The flip side is the excruciating socio-political detail that the movie goes into. A PR hack played by Jay Baruchel puts RoboCop before the focus groups, who like the idea of a transforming police officer very much by the way. There’s also a whole of political manoeuvring on the part of Sellars, whose trying to overturn the law that keeps his robots off American streets. Part of that is a character named Pat Novak, which is basically Bill O’Reilly played by Samuel L. Jackson in what’s tantamount to a Simpsons-esque parody of the Fox News anchor. The allegory gets strained pretty thin, and the plot gets lost in the film’s fascination with how Sellars can curry favour with the public and how he can use the letter of the law to defeat the spirit of the law. The RoboCop remake does for action movies, what Star Wars Episode I: The Phantom Menace did for space movies, it becomes so pre-occupied with the political machine it forgets that there’s a story to tell.
Perhaps that’s why the action in RoboCop feels so uninspired. Everything that can be hated about recent action movies finds its way into director José Padilha’s approach, the camera movement is frantic and jittery, and the scenes are staged a little too much like a video game. As we approach the climax, and Murphy learns the real plot and intentions, I’ll be damned if I can figure out what the hell is going on. We spend all this time with Pat Novak, the corporate buffoons of OmniCorp, and Murphy’s loving family, but as we get close to the two hour mark it seems like Padilha and Co. realized that they needed to somehow catch all those juggling balls they were tossing around, and they ended up dropping more than a few of them.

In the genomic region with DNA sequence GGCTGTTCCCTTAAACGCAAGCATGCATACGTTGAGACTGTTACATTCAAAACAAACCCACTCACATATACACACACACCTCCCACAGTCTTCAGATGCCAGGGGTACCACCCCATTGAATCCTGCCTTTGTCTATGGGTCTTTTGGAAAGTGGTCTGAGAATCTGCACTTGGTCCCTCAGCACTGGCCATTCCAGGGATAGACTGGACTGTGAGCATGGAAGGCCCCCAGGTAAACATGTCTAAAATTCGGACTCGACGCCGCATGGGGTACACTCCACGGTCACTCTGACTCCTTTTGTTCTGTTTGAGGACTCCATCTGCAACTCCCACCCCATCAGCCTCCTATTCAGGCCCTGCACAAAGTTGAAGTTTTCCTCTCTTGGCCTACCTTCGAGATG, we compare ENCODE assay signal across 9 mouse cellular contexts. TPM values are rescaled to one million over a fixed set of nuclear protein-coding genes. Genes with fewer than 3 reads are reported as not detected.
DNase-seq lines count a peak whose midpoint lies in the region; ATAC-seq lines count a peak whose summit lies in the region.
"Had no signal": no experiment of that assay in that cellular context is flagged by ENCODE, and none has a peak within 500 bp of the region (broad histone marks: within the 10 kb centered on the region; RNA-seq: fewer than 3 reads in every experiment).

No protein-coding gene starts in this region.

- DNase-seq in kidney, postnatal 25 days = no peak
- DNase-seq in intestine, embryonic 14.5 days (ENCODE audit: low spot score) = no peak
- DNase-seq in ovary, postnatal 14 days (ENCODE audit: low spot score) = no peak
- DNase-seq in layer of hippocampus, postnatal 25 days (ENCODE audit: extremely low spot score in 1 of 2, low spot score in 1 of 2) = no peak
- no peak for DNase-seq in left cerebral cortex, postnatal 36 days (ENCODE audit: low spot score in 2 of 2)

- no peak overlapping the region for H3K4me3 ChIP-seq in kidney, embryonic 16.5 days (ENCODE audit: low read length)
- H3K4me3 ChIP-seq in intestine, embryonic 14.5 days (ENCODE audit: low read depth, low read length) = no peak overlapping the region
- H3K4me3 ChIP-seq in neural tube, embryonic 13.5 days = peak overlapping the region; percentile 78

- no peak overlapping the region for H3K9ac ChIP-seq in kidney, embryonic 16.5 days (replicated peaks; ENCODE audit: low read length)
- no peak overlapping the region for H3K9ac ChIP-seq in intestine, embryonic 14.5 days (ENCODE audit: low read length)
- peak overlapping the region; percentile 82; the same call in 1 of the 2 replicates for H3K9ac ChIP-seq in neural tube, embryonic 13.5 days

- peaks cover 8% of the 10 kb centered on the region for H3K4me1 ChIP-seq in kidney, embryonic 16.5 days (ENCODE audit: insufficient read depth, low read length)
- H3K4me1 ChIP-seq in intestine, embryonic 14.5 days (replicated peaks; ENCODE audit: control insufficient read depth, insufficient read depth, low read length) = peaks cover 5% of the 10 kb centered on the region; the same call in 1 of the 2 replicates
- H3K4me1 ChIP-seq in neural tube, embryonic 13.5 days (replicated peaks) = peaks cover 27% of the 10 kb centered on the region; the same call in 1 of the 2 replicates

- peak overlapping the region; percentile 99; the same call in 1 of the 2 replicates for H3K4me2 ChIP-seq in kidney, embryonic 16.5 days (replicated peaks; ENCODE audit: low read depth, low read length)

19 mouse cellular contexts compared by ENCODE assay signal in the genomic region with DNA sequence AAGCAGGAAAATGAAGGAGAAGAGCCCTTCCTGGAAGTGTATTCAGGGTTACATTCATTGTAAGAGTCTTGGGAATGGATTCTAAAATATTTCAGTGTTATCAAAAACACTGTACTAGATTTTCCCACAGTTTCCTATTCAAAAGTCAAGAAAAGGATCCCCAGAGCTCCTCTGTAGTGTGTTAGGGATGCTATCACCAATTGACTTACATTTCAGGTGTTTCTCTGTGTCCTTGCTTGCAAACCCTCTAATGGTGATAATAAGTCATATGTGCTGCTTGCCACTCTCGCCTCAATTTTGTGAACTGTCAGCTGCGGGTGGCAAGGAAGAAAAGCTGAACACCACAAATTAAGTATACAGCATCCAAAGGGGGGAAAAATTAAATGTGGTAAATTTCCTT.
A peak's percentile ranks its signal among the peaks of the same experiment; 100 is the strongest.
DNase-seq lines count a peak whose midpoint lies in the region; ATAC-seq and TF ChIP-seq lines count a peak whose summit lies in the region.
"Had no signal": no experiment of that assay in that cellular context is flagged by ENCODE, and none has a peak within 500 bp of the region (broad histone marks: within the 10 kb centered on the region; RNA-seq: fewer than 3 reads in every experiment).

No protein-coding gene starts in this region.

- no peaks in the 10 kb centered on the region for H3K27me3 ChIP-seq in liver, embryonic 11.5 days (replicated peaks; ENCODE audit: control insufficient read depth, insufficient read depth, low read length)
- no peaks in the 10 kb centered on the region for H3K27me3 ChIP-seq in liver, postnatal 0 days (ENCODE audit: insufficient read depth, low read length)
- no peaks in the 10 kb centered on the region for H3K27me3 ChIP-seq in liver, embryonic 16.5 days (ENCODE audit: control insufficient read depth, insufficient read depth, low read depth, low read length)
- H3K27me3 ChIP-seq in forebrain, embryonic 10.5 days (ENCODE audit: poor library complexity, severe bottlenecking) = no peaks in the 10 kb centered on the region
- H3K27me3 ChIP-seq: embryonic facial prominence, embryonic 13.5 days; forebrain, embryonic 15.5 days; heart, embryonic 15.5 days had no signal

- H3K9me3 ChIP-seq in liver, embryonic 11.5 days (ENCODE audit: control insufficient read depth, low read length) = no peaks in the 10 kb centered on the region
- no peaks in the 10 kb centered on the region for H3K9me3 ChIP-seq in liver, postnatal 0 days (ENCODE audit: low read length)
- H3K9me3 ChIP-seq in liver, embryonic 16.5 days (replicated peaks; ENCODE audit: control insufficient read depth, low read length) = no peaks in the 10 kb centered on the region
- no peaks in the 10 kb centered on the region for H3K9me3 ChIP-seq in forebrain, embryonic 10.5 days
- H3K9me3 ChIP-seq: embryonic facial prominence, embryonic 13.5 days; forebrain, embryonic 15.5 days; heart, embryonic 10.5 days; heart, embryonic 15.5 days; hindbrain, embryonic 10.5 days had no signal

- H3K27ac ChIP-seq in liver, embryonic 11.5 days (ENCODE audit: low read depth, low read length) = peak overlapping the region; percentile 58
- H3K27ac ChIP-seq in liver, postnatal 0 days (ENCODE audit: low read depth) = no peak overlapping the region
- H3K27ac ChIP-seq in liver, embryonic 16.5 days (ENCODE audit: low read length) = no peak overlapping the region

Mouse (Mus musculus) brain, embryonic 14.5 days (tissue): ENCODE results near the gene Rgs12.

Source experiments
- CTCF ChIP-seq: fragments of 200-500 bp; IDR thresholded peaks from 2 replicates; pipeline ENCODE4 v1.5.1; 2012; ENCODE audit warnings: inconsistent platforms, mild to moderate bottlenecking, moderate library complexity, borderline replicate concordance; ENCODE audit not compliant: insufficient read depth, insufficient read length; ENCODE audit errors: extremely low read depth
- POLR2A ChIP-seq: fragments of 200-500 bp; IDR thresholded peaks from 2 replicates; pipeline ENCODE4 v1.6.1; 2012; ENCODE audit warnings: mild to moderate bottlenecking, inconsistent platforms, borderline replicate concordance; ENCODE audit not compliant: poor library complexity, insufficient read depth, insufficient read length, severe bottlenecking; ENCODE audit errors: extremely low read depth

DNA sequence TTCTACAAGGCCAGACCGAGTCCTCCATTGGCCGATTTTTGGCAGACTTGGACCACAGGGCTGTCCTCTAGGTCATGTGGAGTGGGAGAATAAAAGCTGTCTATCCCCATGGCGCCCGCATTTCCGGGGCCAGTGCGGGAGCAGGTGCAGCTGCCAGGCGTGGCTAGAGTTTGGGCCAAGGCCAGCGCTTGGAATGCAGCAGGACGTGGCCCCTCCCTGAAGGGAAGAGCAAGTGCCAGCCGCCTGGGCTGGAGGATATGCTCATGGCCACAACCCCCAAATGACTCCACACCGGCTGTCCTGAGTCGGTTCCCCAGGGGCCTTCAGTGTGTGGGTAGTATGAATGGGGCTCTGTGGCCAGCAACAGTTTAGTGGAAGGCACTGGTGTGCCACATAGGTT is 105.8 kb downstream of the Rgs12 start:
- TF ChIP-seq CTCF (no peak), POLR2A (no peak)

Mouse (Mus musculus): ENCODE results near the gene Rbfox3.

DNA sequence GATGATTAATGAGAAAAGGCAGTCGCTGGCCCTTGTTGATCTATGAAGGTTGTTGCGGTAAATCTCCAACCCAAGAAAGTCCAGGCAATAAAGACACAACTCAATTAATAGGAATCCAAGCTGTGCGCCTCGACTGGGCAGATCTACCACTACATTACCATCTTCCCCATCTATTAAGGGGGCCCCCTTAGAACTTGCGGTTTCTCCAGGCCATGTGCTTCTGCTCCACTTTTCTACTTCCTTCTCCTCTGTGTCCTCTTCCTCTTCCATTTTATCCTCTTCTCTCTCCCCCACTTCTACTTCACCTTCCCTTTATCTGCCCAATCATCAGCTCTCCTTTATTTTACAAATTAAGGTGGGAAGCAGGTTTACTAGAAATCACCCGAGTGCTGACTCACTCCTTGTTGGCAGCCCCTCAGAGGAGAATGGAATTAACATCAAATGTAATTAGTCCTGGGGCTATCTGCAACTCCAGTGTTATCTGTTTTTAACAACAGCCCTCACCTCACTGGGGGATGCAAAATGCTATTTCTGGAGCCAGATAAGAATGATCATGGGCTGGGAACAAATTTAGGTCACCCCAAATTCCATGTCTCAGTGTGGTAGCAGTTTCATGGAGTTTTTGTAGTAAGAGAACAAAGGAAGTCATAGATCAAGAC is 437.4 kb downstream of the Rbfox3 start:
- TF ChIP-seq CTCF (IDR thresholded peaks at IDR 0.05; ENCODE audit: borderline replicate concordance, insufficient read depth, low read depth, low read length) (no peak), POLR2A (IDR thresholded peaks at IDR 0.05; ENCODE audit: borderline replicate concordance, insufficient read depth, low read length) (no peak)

In short, RoboCop is a failure, but a noble failure. If anything saves it, it’s the stellar cast that Padilha put together. Kinnaman plays both sides – Murphy and RoboCop – well, as Oldman fascinatingly works to the side making you guess as to his character’s motivation, did he create RoboCop to give a man a second chance, or did he do it because he could? You never know till the end. Haley and Keaton are interesting characters, not overly villainous, but definitely unsettling. Still, the movie was missing compelling motivation. The beauty of the original was how all the elements came together in the end, from Clarence Boddicker and his seemingly mindless gang of thugs, to the corporate rivalry between Dick Jones and Bob Morton. In the remake, hey, stuff happens.
Looking back Paul Verhoeven’s RoboCop was oddly prescient with the collapse of Detroit under the weight of widespread corruption, economic erosion and lawlessness. I’m not sure where Padilha was looking, but it was at a Detroit that’s full of life and people, and looks nothing like the rather damning documentary Detropia with all the urban decay of the Motor City in 2014. In other words, what this RoboCop lacks is vision. It’s the epitome of a modern Hollywood film, take a well know name, use ingredients from other successful films – like, say, Iron Man and The Dark Knight – and make it all look slick. I’d buy that for a dollar, but not much more than that.